librarian to describe your books, and arrange to meet a librarian
when you come. Should you have a large number of books (more than
a couple hundred) or very valuable ones, a little extra advance
time would be appreciated. Specific laws and documentation requirements
often apply to such donations; we can help with that. You can reach
the Library's main office at 731)587-7071 or email us at ___
It Makes a Difference
One gift allowed us to replace many out-of-print, well-worn standard
books on the Civil War and World War II in the circulating collection
with copies in better condition. Special Collections acquired a
nearly complete set of local telephone directories from the 1950s
from one thoughtful donor. A professor's weeding of his office shelves
netted over 400 scholarly books on the world's history and politics.
It all adds up.
<Honors and Memorials> Sponsor books or a journal to commemorate
Celebrate someone's graduation, mark a birthday, recognize an achievement,
or honor a retiree! Groups or individuals may suggest specific books
(subject to library approval), specify a discipline or topic, or
choose a title from the library's want-list. A gift bookplate in
the book names the donor (if an individual), the occasion, and the
person or event being honored. A card notifying the individual that
a book has been given in their name is sent. Larger bequests can
also be made.
The adopt-a-journal program applies the same gift principle to specific
periodicals, over a specific length of time. You may underwrite
the annual subscriptions to one or more of the academic journals,
trade publications, or leisure-reading magazines that the library
has or wants in its collection. To limit bookkeeping costs, we do
ask that such gifts cover subscriptions for three or more years.
When the issues are bound at the end of the volume, a bookplate
with the donor's name is placed in the front, as with a book gift.
Contributions may be made to the Library's general endowment, as
well. There your gift joins other contributions in an endowment
to provide updated material for the collection. A memorial gift
to the general endowment will still have a gift card sent to the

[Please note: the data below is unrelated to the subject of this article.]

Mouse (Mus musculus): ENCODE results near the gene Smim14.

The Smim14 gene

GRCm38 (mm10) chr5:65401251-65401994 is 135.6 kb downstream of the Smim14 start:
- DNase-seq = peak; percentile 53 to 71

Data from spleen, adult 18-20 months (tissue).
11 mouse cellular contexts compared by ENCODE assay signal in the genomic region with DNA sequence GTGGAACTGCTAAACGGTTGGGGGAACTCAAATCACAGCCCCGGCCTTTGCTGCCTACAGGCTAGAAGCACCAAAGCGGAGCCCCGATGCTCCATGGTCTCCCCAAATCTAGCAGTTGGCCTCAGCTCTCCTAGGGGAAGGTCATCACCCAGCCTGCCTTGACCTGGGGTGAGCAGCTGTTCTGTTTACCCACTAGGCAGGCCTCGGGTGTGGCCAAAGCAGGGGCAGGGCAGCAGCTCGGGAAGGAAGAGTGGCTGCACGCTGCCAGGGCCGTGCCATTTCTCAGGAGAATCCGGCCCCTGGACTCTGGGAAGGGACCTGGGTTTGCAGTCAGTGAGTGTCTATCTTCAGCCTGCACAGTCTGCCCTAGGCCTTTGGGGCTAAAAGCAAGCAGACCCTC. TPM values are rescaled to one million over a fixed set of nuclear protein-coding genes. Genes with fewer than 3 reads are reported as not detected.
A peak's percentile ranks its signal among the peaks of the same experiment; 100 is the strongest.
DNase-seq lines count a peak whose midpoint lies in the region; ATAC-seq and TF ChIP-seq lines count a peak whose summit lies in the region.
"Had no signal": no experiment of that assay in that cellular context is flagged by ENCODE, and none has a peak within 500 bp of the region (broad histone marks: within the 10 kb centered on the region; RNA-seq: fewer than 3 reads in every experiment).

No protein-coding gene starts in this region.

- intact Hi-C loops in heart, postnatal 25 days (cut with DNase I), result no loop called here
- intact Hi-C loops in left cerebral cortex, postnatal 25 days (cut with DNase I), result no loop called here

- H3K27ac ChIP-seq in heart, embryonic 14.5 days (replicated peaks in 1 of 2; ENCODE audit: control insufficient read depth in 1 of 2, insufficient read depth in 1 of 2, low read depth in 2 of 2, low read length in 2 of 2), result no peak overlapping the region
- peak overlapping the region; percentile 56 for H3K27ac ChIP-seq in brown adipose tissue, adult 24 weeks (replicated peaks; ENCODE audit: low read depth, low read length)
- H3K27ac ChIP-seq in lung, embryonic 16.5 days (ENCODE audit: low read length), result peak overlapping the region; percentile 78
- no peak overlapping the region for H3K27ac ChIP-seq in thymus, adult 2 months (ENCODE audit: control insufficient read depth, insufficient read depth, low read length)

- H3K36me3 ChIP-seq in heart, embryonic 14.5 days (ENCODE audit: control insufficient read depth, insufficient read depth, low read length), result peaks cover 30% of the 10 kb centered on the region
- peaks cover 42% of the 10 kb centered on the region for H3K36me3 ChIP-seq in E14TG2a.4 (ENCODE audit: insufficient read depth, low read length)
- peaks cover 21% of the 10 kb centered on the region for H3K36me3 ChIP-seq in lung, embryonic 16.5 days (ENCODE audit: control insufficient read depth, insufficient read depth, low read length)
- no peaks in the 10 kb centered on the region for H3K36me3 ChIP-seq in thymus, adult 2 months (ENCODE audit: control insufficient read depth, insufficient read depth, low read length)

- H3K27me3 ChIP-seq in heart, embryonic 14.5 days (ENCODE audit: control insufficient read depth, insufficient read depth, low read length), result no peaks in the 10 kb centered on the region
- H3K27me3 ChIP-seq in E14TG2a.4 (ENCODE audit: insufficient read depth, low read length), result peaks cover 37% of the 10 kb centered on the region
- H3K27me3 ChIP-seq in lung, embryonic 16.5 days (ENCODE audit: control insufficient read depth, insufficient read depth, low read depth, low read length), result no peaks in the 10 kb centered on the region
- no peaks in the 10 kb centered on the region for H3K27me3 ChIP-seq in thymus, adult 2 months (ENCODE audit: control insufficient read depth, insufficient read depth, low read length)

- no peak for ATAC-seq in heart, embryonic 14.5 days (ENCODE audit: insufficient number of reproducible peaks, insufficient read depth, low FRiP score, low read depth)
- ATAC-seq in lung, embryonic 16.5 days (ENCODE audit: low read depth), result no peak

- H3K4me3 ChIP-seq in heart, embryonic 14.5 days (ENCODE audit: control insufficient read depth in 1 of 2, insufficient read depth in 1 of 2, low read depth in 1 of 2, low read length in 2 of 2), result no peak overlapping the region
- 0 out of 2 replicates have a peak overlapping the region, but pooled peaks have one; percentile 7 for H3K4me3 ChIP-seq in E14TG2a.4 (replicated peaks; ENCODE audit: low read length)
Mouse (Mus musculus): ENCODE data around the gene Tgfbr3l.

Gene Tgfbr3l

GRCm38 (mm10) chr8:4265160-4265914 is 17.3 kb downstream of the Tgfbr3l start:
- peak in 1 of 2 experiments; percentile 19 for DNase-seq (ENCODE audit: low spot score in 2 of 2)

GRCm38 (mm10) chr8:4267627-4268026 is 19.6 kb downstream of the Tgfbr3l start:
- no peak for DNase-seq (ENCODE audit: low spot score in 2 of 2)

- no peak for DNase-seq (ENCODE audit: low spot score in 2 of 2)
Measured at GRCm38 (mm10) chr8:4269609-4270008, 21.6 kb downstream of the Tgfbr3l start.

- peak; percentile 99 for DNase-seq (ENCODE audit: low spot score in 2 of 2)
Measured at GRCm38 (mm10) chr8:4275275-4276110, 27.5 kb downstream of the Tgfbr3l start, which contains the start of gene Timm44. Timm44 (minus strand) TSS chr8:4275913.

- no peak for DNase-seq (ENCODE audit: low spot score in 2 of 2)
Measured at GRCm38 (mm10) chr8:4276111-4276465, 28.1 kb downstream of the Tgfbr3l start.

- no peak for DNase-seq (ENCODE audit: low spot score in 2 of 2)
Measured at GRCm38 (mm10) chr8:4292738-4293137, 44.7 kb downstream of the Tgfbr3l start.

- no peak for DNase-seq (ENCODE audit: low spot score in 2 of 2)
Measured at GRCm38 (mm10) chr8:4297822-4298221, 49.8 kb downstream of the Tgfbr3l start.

individual in whose honor the donation was made. Gifts may consist
of cash in any amount, or convertible securities.
Here is how you can make a memorial in someone's honor.
<link to contribution page>
It Makes a Difference
Friends and neighbors contributed over $2,000 to buy books for the
Regional History Room in memory of Virginia C. Vaughan.
<Bequests and Endowments>
Would you like to really make a difference?
Perpetual gifts-bequests and endowments-have become the keys to
maintaining current library and research resources. With a substantial
gift you may specify support for library purchases in a particular
area of study, enlarge an established purchase fund, or support
a specific activity or need. For instance, due to the generosity
of several donors, Special Collections is now fully funded, except
for its professional staff positions. Details can be arranged many
ways. Establishing such generosity properly involves the library
but needs to involve the University Advancement office as well,
since they coordinate gifts to the University. They can advise in
tax-advantage matters, donating or converting stocks or securities,
planned or deferred programs, or appreciating assets. Donors may
specify the purposes to which income may be used, but when setting
terms, please remember to leave the library latitude to respond
to changing times and circumstances. Here are some specific needs
that your gift might support.
· UTM Alumni Endowment Contributions of cash or convertible
securities in any amount provide a permanent income-producing support
for acquisitions. Income from the Endowment funds purchases for
the general collections.
· Library Development Fund An annual-giving opportunity that
supports annual library purchases directly.
· Preservation endowment Preservation is always an important
issue to libraries. Currently the library needs to repair 40-60
volumes per week, representing a substantial cost. Income from an
endowment for preservation will provide for the upkeep of print
materials, and repairs, rebinding, and replacement of current material
as merited, including the protection of new library acquisitions.
As the major point of access to the world's intellectual record,